Let’s face it… long bus ride suck.
Sitting in an undersized, 30 year old bus seat with a broken recliner, bags tucked under your legs for over 20 hours is not an ideal way to get around.
And if you love to travel, you’re bound to find yourself on a long, painful, boring bus ride at some point.
Whether you’ve taken a long bus ride before or this is your first, this ultimate survival guide will help you get through it successfully and hopefully, without embarrassment.
Before the Ride
Whatever you do, don’t drink alcohol the day before or day of the bus ride. This is a big no-no and I’ve learned this lesson the hard way. Why you ask? Generally, when you drink alcohol… at a later point, you’ll want to drink water and copious amounts of it. It might not seem like that big of a deal until you realize you’ve been guzzling water and the bus doesn’t appear to be stopping for a toilet break. Fast forward three hours and you’re about ready to turn your empty water bottle into a makeshift bathroom. Not fun.
Also, if you’re hung-over on the bus ride, you’re chances of headache and motion sickness will increase significantly. Not only will the bumps in the road make your head feel like a pinball machine, but the constant acceleration and deceleration from the lunatic bus driver will have you enjoying the ride with you head out the window.
Trust me on this one… don’t drink before the ride and try to over hydrate the day before… more on that later.
Bags & Packing
You’re bags will either be under the bus, on top of the bus or in the bus so you’ll need to plan and pack accordingly.
Essential items to bring on the bus with you:
- Money, passport, and valuables. If you’d be upset if your entire backpack or something in it is missing after the bus ride, keep it with you on the bus… no matter how uncomfortable. Generally, I don’t worry about cloths and books (as those are easily replaceable), but money, passports, electronics or other valuables should be kept with you on the bus at all times.
- Toilet paper. While this is not as important for the men (in most cases) it’s always a good idea to keep a little wad of toilet paper with you as some rest stops offer little more than a hole in the ground.
- Bacterial wipes (or liquid). Let’s face it. Most buses look like they get probably get sanitized once a year. The wipes are great to keep your hands and face clean throughout the ride, especially in the morning if you took an overnight bus.
- Water and snacks. Definitely bring a small bottle of water and a snack in case you get hungry or thirsty. However, be cautious about how much water you drink if the bus is not scheduled to make many (or any) stops.
- Motion sickness pills. If you’re prone to motion sickness, be sure to take your pills at least 30 minutes before the bus leaves. Read the instructions for exact directions.
- Sun glasses. Great for long day rides.
Items for overnight bus rides:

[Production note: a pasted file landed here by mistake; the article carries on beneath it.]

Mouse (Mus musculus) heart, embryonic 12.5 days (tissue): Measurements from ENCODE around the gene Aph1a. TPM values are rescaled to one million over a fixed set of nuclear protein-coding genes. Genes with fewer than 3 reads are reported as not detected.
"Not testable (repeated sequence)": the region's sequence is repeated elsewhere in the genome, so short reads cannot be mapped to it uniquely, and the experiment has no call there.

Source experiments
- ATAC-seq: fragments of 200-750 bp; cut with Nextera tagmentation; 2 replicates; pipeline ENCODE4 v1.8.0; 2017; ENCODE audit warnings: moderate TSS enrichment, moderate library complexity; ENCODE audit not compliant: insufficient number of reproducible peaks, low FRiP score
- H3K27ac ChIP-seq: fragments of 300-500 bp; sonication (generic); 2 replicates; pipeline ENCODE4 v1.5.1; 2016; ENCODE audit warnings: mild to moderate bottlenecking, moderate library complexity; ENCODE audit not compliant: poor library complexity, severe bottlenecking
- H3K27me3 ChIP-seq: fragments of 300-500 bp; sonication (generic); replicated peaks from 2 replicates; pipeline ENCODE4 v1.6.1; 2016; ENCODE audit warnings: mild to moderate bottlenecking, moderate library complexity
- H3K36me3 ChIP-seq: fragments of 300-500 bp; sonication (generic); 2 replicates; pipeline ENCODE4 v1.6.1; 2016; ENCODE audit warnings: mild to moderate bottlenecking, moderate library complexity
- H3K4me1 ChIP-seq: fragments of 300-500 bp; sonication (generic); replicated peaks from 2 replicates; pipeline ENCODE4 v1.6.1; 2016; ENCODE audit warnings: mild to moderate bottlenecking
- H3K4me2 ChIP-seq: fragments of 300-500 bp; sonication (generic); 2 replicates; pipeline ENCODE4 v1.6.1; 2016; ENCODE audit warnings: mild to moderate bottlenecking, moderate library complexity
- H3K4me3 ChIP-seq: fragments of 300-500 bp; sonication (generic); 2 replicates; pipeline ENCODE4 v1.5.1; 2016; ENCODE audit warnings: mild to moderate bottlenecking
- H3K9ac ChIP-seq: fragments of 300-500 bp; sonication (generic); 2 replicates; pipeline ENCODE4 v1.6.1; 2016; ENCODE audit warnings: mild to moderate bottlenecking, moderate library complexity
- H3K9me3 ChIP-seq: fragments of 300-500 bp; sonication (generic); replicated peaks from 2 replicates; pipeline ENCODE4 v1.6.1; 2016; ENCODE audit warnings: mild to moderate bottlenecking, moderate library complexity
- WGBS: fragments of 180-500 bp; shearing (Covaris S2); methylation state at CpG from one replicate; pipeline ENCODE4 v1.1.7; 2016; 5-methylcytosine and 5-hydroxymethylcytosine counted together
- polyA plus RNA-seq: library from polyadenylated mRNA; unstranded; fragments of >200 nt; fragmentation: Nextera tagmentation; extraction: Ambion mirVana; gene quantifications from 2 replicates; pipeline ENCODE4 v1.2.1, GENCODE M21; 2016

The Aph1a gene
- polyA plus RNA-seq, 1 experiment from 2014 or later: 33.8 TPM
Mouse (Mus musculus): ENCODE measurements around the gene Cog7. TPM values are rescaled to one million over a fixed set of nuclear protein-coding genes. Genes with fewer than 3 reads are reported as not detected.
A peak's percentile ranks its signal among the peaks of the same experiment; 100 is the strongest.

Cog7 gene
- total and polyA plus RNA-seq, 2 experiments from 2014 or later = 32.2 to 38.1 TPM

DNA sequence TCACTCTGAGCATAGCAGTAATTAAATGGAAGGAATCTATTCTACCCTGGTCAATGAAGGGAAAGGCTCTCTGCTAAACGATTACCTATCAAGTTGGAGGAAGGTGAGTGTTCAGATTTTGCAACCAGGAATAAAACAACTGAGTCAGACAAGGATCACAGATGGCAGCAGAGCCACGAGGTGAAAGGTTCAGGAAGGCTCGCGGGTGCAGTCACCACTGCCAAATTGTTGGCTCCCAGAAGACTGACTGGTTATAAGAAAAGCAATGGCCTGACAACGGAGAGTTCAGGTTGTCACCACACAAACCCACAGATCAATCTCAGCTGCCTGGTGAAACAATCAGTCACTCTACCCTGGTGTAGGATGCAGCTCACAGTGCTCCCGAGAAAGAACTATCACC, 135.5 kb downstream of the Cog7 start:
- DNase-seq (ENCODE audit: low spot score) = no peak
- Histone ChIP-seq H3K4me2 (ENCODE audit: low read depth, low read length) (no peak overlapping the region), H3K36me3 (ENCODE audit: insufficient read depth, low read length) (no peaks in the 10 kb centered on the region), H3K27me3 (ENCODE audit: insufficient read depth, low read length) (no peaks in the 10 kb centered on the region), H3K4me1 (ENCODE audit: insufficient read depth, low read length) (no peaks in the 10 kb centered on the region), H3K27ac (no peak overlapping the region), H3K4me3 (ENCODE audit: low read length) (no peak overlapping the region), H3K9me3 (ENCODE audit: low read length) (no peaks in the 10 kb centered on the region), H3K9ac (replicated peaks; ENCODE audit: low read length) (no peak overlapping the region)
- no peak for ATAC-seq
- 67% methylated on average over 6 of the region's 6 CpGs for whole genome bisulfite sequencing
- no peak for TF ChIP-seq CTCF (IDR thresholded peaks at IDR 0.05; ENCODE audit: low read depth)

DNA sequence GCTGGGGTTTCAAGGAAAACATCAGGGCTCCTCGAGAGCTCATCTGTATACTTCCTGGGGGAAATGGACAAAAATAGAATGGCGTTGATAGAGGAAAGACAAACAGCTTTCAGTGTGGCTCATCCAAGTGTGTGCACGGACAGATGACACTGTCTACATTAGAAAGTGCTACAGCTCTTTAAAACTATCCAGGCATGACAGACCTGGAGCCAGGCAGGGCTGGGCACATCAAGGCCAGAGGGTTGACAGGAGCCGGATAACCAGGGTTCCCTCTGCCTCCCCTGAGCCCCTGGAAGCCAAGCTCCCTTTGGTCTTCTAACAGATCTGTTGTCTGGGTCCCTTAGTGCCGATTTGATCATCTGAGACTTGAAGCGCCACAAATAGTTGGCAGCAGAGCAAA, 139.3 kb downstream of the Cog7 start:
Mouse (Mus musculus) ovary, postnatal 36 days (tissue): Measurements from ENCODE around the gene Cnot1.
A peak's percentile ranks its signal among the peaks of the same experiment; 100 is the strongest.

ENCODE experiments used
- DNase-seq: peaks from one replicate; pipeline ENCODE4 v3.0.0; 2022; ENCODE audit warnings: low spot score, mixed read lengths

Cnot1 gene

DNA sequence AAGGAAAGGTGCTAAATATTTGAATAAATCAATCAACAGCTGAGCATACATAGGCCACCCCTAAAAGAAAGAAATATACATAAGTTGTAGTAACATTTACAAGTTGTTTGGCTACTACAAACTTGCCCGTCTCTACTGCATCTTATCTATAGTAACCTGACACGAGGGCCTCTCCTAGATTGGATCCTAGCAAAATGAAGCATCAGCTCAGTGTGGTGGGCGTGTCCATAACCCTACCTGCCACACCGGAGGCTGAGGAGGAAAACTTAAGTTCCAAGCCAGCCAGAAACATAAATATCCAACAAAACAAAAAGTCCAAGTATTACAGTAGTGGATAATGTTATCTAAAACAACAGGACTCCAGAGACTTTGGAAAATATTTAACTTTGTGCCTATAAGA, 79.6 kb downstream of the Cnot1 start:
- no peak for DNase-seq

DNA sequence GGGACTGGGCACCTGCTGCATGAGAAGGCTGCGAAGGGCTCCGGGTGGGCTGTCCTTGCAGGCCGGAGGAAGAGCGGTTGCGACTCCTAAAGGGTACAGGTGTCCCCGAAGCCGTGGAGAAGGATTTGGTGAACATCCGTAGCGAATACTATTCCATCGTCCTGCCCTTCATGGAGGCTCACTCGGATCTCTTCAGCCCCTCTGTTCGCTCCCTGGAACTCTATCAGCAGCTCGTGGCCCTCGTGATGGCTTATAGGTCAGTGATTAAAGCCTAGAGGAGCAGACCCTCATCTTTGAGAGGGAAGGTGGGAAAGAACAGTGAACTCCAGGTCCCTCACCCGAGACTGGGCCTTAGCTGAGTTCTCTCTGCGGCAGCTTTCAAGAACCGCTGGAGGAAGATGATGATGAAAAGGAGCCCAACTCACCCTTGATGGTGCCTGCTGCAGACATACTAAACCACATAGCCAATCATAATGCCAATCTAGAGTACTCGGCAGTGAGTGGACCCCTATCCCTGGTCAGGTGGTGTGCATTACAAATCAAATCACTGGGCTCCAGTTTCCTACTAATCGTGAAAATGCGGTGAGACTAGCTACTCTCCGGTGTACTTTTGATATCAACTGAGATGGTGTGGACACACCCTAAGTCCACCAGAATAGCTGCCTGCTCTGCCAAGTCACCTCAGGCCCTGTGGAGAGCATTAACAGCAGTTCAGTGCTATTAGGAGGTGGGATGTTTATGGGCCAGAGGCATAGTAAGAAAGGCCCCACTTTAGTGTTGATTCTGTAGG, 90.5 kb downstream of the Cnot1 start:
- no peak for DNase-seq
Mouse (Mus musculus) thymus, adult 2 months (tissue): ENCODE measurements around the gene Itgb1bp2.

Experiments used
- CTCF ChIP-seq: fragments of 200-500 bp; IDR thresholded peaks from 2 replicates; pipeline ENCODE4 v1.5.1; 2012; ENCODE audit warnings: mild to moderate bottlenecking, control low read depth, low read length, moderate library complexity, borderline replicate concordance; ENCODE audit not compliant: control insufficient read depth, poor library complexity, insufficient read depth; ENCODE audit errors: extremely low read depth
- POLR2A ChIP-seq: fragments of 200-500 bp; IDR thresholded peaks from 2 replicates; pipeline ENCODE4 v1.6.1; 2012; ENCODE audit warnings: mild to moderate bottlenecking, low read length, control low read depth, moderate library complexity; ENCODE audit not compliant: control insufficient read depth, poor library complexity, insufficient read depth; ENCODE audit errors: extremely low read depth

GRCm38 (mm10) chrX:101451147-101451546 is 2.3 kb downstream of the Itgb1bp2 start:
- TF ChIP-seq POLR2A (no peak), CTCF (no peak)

- Ear plugs. On some buses, the driver and attendant play blaring music and/or videos to keep themselves awake. Hey, its better they’re awake, than you asleep, right?
- Tylenol PM or sleeping pills. If you really want to zonk out, consider taking Tylenol PM or sleeping pills. However, be sure to let the bus attendant or someone know to wake you at your stop.
Clothing do’s and don’t’s:
- Do wear a long-sleeved shirt. If you get a bad seat, you might be sitting in the sun for the entire ride. A long-sleeved shirt will protect your body from sun exposure.
- Do wear warm clothes for overnighters. Even if you’re in Thailand, bring long legged/sleeved and warm clothes. The air conditioner can drop temperatures to freezing conditions and it will protect you from the sun if you’re in an exposed seat.
- Don’t wear super long pants. Toilets on the bus or at stops are disgusting and it’s not uncommon to have a lot of “water” on the floor around them. Avoid wearing long pants (or least roll them up before using the toilet), unless you like to rock the “water” ring look at the bottom of your pants. Gross.
In most cases, you won’t know where your bags will be stowed until you get to the bus. As a precautionary measure, be sure to wrap any items within your bag in water proof garbage bags in case your bag ends up on the roof of the bus on a rainy day.
Bus Stops & Toilets
In some countries, buses will stop at restaurants (as they usually get a percentage split of sales), toilet shacks as I like to call them, or not at all.
Be sure to ask the bus attendant how long the stop is for, before wandering off and ordering a three course meal.
Always us the toilet before the beginning of any long bus rides and as a precautionary measure, I recommend using the toilet at all stops even if you don’t have to go.
Some buses come equipped with toilets. However, just because there’s a toilet on the bus, doesn’t mean it’s usable. Again, ask the bus attended what to expect.
Before heading out on a long bus ride:
- Ask the attendant duration of the bus ride and number of stops (if any) to plan for the toilet.
- Consider your seat location. The best seats are located towards the front of the bus as the back of the bus is generally a rougher ride. Also, if you’re riding during the day, consider the best seats for scenery viewing and minimal sun exposure. Most buses have sun shades, but what’s the fun in taking a day bus if you can’t checkout the scenery.
If you have any other long bus ride tips, please leave a comment below for other readers.
Burt Kramer is the agency director for KHM Travel group, which trains individuals on how to become a travel agent.
Photo credit: http://www.traveltowork.net